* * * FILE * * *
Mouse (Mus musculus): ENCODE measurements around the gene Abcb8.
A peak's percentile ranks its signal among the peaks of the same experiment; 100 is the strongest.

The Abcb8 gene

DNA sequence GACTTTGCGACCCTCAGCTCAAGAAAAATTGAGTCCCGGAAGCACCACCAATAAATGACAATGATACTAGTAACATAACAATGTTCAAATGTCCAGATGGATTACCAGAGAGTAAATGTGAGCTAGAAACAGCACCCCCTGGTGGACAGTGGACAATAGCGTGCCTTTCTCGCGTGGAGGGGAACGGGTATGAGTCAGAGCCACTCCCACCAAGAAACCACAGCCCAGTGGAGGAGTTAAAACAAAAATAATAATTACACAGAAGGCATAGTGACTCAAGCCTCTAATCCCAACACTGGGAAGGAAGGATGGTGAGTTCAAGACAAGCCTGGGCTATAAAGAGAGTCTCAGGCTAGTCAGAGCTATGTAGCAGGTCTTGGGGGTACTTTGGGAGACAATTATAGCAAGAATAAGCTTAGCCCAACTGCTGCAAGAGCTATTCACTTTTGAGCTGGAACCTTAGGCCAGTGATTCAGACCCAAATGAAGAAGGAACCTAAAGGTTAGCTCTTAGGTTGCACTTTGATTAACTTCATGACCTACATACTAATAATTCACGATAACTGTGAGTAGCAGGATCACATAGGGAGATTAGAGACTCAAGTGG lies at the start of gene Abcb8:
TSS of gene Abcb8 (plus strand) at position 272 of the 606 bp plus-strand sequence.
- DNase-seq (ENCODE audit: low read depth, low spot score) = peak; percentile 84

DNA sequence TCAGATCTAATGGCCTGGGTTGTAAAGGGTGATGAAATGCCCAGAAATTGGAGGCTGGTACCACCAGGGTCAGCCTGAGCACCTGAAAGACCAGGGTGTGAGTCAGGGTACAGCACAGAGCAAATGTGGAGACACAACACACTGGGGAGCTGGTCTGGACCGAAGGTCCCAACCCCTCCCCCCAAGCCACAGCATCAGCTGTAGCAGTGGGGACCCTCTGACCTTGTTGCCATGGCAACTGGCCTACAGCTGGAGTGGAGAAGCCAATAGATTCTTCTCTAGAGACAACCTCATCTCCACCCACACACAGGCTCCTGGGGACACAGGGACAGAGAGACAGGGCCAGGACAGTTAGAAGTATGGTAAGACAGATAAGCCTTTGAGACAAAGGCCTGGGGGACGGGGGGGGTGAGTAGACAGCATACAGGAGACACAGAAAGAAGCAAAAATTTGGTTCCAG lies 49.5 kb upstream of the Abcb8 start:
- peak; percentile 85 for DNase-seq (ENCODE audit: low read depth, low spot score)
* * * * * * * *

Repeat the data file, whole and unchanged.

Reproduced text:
Mouse (Mus musculus): ENCODE measurements around the gene Abcb8.
A peak's percentile ranks its signal among the peaks of the same experiment; 100 is the strongest.

The Abcb8 gene

DNA sequence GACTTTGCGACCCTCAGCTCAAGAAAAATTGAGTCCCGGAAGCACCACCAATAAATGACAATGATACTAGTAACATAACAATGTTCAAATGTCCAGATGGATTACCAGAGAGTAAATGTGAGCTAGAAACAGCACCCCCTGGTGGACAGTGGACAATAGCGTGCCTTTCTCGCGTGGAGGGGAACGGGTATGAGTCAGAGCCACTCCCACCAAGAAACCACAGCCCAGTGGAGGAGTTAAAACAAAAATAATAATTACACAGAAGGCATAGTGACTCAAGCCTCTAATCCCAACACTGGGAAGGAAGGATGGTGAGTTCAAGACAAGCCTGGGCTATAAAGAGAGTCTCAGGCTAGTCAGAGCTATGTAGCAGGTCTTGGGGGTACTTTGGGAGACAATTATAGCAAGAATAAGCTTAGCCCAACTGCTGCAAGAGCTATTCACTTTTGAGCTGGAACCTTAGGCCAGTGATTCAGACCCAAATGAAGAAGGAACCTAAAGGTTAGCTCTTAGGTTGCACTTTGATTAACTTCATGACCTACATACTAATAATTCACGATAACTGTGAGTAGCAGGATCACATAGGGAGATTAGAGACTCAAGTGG lies at the start of gene Abcb8:
TSS of gene Abcb8 (plus strand) at position 272 of the 606 bp plus-strand sequence.
- DNase-seq (ENCODE audit: low read depth, low spot score) = peak; percentile 84

DNA sequence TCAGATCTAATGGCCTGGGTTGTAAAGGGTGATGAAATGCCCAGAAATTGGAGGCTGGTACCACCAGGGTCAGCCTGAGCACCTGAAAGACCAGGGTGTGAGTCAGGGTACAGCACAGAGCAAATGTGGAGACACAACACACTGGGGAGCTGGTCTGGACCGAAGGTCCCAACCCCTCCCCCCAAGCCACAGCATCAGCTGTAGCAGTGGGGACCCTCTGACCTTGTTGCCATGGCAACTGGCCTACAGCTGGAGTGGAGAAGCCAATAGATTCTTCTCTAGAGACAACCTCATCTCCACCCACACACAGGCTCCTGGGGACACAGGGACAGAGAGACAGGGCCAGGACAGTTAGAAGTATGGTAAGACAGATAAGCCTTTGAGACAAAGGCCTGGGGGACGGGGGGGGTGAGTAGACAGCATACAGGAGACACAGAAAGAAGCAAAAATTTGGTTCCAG lies 49.5 kb upstream of the Abcb8 start:
- peak; percentile 85 for DNase-seq (ENCODE audit: low read depth, low spot score)